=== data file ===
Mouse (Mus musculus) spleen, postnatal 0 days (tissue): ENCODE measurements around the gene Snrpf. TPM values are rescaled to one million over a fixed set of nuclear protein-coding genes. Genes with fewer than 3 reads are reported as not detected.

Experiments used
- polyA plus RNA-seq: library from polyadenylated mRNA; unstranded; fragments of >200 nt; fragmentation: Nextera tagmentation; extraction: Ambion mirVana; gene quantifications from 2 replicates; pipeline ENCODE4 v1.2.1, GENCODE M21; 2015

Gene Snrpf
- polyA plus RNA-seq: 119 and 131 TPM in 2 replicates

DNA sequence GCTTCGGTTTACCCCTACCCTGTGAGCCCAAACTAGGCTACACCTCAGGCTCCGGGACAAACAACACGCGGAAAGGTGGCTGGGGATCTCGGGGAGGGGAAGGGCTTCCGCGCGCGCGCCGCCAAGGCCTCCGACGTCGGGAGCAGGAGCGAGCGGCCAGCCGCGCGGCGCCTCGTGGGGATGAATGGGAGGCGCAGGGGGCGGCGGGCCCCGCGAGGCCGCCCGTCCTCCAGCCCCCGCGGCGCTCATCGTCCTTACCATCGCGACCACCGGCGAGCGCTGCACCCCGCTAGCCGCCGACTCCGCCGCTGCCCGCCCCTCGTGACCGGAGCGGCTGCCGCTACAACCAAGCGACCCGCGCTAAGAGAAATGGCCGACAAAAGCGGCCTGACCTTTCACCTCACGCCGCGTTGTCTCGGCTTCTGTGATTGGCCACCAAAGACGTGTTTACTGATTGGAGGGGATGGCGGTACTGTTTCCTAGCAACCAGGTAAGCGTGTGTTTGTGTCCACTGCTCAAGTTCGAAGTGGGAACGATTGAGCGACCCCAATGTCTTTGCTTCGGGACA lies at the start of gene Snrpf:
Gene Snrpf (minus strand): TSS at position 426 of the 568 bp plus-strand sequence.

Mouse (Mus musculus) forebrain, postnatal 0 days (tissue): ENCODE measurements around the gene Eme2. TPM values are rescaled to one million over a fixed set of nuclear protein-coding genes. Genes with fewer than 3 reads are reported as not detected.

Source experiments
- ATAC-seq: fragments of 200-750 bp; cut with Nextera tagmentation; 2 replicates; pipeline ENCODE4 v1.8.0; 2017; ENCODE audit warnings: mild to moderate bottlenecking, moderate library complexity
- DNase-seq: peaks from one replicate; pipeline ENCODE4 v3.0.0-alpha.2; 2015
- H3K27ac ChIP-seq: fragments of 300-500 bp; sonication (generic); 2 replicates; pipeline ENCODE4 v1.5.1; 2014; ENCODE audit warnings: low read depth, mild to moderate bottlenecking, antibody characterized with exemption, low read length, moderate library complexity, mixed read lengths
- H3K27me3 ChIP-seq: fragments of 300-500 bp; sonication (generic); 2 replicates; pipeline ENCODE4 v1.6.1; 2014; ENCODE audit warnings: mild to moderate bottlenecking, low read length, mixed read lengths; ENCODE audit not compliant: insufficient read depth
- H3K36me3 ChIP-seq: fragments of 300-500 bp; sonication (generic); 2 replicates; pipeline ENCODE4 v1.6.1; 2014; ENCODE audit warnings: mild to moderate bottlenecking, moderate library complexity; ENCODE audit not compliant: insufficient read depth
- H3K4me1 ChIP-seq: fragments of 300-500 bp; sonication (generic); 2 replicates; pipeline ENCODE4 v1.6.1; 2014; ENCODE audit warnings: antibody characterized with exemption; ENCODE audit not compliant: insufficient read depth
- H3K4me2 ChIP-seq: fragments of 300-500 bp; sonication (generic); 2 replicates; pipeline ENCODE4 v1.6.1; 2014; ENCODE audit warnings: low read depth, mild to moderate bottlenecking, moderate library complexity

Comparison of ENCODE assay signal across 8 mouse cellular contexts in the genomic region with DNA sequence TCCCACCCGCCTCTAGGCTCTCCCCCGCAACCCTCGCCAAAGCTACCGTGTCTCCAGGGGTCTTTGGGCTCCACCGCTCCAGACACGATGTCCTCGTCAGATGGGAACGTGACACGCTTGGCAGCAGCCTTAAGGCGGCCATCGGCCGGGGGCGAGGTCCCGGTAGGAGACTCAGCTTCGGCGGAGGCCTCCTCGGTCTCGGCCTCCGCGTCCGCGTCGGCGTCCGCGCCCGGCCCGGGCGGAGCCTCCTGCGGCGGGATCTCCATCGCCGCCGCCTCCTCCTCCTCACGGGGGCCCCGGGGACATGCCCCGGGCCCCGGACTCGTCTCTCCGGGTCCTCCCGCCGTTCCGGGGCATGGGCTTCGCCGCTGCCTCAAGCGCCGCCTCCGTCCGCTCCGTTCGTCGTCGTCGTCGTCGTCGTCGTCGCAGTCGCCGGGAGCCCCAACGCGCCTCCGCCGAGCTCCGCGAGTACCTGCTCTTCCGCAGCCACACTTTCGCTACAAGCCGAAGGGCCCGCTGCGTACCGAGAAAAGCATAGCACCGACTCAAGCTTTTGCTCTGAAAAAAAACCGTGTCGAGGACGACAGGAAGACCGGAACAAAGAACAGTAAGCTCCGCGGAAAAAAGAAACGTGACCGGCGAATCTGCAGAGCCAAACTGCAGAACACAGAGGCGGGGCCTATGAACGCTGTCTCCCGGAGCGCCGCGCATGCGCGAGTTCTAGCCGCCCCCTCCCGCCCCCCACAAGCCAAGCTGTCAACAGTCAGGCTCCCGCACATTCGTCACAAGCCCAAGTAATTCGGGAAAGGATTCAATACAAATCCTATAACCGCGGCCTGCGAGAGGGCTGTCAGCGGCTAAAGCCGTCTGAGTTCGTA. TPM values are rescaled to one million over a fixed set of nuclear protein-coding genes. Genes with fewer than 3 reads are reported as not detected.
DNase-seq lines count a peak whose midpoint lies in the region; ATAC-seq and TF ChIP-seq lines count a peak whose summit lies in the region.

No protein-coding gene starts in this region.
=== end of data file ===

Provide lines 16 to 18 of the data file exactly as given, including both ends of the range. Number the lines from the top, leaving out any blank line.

- H3K4me2 ChIP-seq: fragments of 300-500 bp; sonication (generic); 2 replicates; pipeline ENCODE4 v1.6.1; 2014; ENCODE audit warnings: low read depth, mild to moderate bottlenecking, moderate library complexity

Comparison of ENCODE assay signal across 8 mouse cellular contexts in the genomic region with DNA sequence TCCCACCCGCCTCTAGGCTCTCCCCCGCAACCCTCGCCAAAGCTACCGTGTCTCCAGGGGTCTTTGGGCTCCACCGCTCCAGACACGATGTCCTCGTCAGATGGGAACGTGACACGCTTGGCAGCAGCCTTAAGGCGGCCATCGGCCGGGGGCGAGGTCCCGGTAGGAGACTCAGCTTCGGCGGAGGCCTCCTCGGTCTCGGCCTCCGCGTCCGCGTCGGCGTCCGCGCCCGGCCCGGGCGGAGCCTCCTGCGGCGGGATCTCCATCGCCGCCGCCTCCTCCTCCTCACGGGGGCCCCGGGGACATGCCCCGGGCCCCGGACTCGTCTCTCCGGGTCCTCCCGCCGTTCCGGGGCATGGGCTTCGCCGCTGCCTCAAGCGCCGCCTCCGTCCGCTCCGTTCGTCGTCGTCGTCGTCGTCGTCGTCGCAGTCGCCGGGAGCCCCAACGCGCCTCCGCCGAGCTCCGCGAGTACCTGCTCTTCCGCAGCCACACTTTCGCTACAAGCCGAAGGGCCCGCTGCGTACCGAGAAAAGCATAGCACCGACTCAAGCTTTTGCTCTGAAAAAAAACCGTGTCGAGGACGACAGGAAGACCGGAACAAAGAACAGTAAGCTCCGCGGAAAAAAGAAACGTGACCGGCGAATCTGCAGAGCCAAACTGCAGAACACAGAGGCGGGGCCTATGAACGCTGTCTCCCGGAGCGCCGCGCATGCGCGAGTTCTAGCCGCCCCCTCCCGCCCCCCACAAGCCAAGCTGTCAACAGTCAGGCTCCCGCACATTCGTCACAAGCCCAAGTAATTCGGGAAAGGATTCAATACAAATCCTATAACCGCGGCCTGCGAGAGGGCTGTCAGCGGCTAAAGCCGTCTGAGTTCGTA. TPM values are rescaled to one million over a fixed set of nuclear protein-coding genes. Genes with fewer than 3 reads are reported as not detected.
DNase-seq lines count a peak whose midpoint lies in the region; ATAC-seq and TF ChIP-seq lines count a peak whose summit lies in the region.